Expert Advice: Say Cheese!
Advice from a professional photographer on how to capture that perfect LinkedIn photo.
As you can imagine clients are always asking me questions and 95% of the time they are right up my alley of expertise. Occasionally I get questions that are in the ‘gray area’ when it comes to my knowledge, skills or abilities. I thought it was time to pull in some experts to get professional advice on the most common ‘gray area’ topics that you, my clients, inquire about. Our first interview will cover the elusive LinkedIn photo.
Kristi Potter is the Southwest Washington based photographer who captured my professional photograph. Her photographs come to life as opposed to the standard off color, shadowy mugshot that you often see on LinkedIn. I thought she would be the prefect expert to share advice with you on how to capture that perfect LinkedIn photo.
As a side note, she is also an amazing family photographer that captured these cherished photos of my family.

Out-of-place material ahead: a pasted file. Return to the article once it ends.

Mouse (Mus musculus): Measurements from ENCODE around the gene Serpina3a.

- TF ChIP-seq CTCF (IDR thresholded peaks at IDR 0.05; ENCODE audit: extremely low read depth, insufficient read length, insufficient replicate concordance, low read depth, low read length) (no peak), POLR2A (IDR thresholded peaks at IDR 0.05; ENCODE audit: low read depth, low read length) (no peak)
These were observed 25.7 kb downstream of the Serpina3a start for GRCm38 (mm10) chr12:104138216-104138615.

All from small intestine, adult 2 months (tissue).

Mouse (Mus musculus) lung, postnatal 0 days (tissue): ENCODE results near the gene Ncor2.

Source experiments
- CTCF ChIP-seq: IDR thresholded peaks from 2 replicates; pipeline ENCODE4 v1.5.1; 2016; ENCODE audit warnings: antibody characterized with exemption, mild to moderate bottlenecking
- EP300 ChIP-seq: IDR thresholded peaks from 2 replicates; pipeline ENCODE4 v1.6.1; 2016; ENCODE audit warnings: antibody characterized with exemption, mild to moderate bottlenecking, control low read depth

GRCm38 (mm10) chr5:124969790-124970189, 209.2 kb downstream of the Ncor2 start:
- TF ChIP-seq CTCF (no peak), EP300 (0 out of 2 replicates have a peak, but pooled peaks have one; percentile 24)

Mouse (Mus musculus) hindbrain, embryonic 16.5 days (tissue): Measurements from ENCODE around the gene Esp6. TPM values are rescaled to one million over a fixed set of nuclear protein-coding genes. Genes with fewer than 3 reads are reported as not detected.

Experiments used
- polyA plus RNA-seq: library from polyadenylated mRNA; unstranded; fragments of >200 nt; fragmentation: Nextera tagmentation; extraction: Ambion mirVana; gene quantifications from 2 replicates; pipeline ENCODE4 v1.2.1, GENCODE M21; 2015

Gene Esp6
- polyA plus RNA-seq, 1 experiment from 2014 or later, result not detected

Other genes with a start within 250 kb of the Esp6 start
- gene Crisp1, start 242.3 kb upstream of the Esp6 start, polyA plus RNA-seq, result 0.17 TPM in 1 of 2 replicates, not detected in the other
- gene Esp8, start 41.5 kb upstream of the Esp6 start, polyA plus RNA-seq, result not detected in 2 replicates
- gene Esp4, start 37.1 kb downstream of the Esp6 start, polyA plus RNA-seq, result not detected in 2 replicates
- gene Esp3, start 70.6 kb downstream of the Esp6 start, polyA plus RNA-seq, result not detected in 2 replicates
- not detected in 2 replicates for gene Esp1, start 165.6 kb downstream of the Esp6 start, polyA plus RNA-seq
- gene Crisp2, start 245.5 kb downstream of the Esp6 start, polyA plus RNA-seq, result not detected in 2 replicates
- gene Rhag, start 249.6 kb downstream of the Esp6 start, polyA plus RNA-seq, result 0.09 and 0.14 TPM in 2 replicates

Thank you Kristi for your expertise and helping my clients capture that perfect LinkedIn photo.
Q. My clients are often asking me, ‘how do I capture a perfect LinkedIn photo’? Kristi, what suggestions do you have for business professionals who want to try and capture a great photo at home or with an amateur friend photographer?
With a little forethought you can capture a great LinkedIn photo on your own or with a friend. LinkedIn profile photo spaces are only80 pixels x 80 pixels so a well lit, uncluttered, photo that is in focus is essential. Of course you’ll also want to make sure that you’ve spent time planning what you’re going to wear and on your personal grooming. Keep your smile friendly and natural. Natural, outside or window light is very flattering while creating natural shadows that help you look your best. Keep it clean and simple. LinkedIn is not the place to try out funky photo filters or give your photo the “Instagram touch”. Most importantly, you want to stay within LinkedIn’s Terms of Service “Don’t undertake the following: 6. Upload a profile image that is not your likeness or a head-shot photo.” Make sure the photo is you and only you. We think your baby is beautiful, admire your long-term friendship, and think your dog is awesome but LinkedIn is for professional networking, please keep it as such.